May 23, 2017

Slow, steady, with excellent taste in books: all hail the noble turtle

by

An eastern box turtle. 14/10 would read to.

At long last, the big day is upon us! For weeks, your home has been festooned with streamers, your heart pitter-pattering, you’ve barely been able to hold a thought in your head. And now, the big moment is finally here: Happy World Turtle Day, everybody! I can’t believe we’ve finally made it.

Thanks to the tireless work of the Malibu-based American Tortoise Rescue, since 2000, every May 23 is World Turtle Day, a special time to celebrate that noblest of species. Turtles: slow and steady, cute yet bitey, exquisitely dressed for all occasions, and generally just magnificent. Turtles are amazing animals. If you have a little extra moolah to toss to one of the world’s only all-volunteer organizations focusing on the wellbeing of turtles, today, dear friends, is the day.

In the meantime, pick out some music, dust off your turtle shoes, grab a pizza, and join us on a brief tour of what Seneca called* humanity’s “Biblioteca Tortugana.” Here are some of the great, turtle-infused scenes from our catalog:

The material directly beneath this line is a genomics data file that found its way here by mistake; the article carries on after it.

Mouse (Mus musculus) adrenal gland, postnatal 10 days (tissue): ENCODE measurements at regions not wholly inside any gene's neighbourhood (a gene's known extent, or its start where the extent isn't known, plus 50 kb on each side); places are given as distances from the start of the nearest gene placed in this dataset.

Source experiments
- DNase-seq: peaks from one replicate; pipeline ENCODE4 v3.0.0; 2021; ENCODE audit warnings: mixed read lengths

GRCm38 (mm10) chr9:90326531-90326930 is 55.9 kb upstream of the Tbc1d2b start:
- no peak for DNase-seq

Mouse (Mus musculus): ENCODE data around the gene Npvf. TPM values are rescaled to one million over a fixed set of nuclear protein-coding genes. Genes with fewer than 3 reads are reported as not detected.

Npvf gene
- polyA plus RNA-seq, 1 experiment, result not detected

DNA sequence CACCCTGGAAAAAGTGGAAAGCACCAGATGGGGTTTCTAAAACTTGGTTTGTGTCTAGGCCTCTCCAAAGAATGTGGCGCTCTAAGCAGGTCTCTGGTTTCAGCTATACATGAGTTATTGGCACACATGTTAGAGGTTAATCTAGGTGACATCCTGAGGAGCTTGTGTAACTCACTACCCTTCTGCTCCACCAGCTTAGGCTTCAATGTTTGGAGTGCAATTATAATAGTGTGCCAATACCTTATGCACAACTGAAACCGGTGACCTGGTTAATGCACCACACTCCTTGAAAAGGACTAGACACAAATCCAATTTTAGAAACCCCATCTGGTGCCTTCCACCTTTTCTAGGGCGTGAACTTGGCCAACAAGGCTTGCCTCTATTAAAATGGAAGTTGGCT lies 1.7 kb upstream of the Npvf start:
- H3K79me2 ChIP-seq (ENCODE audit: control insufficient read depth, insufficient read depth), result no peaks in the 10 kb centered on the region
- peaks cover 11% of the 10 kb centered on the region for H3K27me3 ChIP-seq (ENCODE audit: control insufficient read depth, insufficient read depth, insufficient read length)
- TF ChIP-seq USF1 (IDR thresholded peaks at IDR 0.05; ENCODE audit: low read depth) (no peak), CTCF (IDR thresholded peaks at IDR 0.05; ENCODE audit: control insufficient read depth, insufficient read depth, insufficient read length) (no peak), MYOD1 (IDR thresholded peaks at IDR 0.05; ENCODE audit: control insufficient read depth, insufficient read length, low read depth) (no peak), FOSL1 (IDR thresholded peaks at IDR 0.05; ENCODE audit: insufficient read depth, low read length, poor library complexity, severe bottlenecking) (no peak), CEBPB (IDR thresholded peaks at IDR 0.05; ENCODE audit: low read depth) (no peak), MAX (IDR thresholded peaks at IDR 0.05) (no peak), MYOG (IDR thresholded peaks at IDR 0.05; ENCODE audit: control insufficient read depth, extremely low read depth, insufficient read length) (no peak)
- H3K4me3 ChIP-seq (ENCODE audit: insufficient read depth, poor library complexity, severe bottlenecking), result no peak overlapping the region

Charlie ChaplinMy Autobiography — in this scene, our hero has recently landed in Indonesia:

Balinese humour is like our own and abounds in sex jokes, truisms and play on words. I tested the humour of our young waiter at the hotel. ‘Why does a chicken cross the road?’ I asked.

His reaction was supercilious. ‘Everyone knows that one,’ said he to the interpreter.

‘Very well then, which came first, the chicken or the egg?’

This stumped him. ‘The chicken—no—’ he shook his head, ‘—the egg—no,’ he pushed back his turban and thought a while; then announced with final assurance: ‘The egg.’

‘But who laid the egg?’

‘The turtle, because the turtle is supreme and lays all the eggs.’